Elizabeth Peters Week continues!
If you've been meaning to get in on the action, NOW IS THE TIME. As I've received so many lovely contributions (I'm still taking them, but only through today!), I've been running some of the longer ones over the course of the week, and I'll be posting the rest and linking everything up tomorrow.
So here we are, at the end—unless Elizabeth Peters decides to revisit the character—of the Jacqueline Kirby series. Due to the success of her books—you never doubted that she'd make the bestseller list, did you?—she quit her job as a librarian and is a full-time writer.
Although her new celebrity status is great for her (already healthy) ego, she's been feeling discontent lately, and has been thinking seriously about packing it all in, getting out of the public part of the writing game and moving to the country. But that's before she ends up on the shortlist to write a sequel to Naked in the Ice, a brilliant work of historical romance written by Kathleen Darcy, who tragically disappeared seven years ago and is presumed dead by suicide.
Before long, Jacqueline is holed up Kathleen Darcy's hometown of Pine Grove—I know that you didn't doubt that she'd get the gig—and before long, she's convinced that Kathleen Darcy was a victim of Foul Play. Not only that, but she's starting to get the feeling that whoever got to Kathleen has now set his—or her!—sights on Jacqueline.
Which, OBVIOUSLY, is not a situation that she will let stand.
So, while Die for Love is all about the publishing world from the perspective of an outside observer, Naked Once More is about the publishing world (and about writing) from the perspective of an insider. For that alone, the book is worth reading. And as you'd expect, there are loads of rants and asides and quips about the little irritations and annoyances of the writing life, as well as some great bits along the lines of HELLO, IT'S MY JOB, OF COURSE I'M GOING TO CHARGE YOU FOR AN INTERVIEW. No romantic statements about An Artist And Her Muse from our Ms. Kirby: on that topic, she's wonderfully dry and cynical. Also, at one point Jacqueline lists off a list of 'Great Authors', and it goes something like: Mark Twain, Jane Austen, Barbara Michaels... AHAHAHAHAHA!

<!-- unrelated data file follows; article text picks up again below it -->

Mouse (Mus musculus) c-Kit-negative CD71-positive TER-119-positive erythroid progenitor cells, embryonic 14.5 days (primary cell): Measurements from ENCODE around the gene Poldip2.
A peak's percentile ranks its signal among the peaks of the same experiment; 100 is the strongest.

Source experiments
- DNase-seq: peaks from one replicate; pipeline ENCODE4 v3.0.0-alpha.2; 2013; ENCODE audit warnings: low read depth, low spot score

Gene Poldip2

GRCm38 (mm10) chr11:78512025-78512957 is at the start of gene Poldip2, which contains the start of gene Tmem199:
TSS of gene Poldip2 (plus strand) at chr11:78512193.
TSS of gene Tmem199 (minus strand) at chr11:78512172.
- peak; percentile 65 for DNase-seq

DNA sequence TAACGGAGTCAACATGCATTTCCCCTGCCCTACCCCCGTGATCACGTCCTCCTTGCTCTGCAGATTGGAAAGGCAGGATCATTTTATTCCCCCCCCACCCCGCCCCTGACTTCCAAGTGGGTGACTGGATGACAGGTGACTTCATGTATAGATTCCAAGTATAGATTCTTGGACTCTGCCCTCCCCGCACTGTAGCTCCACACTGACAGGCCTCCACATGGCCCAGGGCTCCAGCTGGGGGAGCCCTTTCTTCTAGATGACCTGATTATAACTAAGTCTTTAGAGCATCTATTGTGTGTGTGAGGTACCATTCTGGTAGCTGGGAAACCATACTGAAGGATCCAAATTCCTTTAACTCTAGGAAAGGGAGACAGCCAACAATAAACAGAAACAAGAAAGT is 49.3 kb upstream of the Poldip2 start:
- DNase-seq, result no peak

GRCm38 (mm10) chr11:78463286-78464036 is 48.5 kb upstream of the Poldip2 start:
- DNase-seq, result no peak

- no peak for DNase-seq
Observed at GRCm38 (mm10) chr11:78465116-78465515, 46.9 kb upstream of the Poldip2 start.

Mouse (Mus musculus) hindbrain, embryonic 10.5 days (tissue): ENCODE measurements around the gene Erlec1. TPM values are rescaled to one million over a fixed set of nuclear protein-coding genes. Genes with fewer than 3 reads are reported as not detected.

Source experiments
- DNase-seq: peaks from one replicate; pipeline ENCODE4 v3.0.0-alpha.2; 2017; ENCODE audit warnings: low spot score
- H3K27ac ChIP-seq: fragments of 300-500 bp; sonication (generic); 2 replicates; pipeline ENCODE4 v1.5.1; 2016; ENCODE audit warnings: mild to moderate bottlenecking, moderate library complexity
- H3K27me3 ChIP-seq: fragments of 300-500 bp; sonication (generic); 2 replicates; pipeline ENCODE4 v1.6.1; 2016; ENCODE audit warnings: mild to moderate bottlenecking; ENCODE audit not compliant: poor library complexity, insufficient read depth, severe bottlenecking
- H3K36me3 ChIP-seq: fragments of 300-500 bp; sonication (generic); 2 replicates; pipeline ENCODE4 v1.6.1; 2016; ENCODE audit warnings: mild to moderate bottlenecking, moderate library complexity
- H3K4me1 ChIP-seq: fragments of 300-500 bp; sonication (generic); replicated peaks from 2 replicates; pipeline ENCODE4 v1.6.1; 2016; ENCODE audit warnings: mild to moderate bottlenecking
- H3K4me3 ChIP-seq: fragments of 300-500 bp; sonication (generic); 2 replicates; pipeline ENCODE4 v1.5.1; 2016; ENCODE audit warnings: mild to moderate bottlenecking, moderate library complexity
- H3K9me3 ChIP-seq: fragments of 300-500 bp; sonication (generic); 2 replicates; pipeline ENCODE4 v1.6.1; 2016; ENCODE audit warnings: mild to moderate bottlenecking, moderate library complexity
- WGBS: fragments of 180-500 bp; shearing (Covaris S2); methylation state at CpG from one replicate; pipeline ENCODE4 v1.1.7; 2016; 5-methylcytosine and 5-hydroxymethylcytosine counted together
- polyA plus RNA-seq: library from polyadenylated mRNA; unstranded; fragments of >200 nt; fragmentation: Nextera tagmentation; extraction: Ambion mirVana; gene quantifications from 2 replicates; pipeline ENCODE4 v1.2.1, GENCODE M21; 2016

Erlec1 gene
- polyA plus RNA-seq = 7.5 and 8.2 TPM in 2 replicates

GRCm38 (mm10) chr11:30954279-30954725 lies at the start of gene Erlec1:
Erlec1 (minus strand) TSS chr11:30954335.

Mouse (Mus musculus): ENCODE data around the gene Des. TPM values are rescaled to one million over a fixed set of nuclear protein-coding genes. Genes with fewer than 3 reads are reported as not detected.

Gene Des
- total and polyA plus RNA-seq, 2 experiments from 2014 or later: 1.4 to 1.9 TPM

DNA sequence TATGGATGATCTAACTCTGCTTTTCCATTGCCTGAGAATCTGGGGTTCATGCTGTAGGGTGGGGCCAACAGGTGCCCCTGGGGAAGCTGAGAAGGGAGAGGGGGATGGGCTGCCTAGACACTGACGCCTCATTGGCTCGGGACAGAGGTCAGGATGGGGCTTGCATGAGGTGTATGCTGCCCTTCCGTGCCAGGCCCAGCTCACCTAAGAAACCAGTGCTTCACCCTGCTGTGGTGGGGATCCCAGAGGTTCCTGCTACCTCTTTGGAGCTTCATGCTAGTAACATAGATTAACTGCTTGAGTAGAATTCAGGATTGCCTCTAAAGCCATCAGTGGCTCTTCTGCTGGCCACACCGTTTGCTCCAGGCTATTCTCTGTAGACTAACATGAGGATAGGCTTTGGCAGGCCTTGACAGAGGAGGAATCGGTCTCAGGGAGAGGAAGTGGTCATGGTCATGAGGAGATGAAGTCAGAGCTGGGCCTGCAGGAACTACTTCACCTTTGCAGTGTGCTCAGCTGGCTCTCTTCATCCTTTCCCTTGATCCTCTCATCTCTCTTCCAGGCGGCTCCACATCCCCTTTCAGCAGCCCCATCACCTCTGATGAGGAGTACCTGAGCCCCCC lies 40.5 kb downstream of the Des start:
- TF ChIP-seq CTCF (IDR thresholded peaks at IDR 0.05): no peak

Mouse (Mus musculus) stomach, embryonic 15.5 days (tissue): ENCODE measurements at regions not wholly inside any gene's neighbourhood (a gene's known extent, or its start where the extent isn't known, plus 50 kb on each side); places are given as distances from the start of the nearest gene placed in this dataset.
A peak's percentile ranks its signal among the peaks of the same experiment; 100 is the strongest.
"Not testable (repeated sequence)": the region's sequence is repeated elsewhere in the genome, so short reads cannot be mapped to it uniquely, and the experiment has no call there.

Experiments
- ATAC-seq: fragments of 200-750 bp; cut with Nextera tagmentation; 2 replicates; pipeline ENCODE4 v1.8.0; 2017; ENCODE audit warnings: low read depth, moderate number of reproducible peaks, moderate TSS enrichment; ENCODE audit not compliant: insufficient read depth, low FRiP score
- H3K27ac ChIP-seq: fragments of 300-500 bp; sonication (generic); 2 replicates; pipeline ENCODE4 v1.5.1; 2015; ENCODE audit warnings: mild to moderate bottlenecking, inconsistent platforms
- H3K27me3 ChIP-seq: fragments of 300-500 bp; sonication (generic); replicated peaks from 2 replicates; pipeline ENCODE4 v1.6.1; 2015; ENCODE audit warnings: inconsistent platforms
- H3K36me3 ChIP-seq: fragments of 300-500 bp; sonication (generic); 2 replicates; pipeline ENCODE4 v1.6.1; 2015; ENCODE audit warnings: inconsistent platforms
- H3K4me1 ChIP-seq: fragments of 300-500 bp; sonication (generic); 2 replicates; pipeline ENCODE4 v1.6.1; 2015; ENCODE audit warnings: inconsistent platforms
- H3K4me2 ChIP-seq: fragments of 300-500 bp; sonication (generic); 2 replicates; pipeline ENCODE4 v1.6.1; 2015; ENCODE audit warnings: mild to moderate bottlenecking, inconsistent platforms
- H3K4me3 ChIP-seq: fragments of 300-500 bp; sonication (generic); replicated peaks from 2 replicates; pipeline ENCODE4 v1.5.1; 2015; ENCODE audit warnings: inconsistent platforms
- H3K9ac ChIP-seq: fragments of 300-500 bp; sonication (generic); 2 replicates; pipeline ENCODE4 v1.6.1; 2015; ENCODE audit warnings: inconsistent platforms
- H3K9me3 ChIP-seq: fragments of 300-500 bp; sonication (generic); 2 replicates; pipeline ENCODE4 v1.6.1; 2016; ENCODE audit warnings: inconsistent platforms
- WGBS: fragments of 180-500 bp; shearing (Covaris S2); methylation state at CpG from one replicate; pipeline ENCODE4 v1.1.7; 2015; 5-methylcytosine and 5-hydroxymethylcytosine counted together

Since Jacqueline is on her own this time—no Watson character, and a whole lot of solitude—Naked Once More is a much more sedate read than Die for Love, more introspective (well, as introspective as this series gets), and it's got far fewer farcical scenes and elements. It actually has a much more Gothic feel, what with the cast of characters and Kathleen Darcy's mysterious disappearance and the adventures by moonlight and the decaying buildings and the various ongoing personal dramas going on in town. Of course, none of those divergences from the usual formula stops the book from ending in the traditional fashion: with Jacqueline bossing all of the suspects into sitting down and shutting up while she lectures them about How She Figured It All Out.
I love her. I love her curiosity and her love of knowledge and her love of food, I love that she can pick up a book and lose an entire day, I love that she is equally comfortable drinking beers and shooting pool with a small town's ex-sheriff as she is swigging martinis in a swanky NYC establishment with the literati. I love that she's a walking contradiction: super no-nonsense, but prone to being silly; capable of being steely and tough, but also capable of genuine warmth, and of comforting those in need of comfort; prickly but also eminently likable; one who avoids beating around the bush, but is also capable of being extremely subtle; a huge fan of petty revenge, but... well, there's no opposing behavior there. She's a huge fan of petty revenge, period. I love her. I love her, I love her, I love her.
And now, yet again, I've finished the series... and now, yet again, I'm totally depressed that I've finished the series. Does anyone know of any readalikes? Amelia Peabody readalikes are easy to come by, but what about Jacqueline Kirby readalikes? Anyone?
Book source: Personal copy.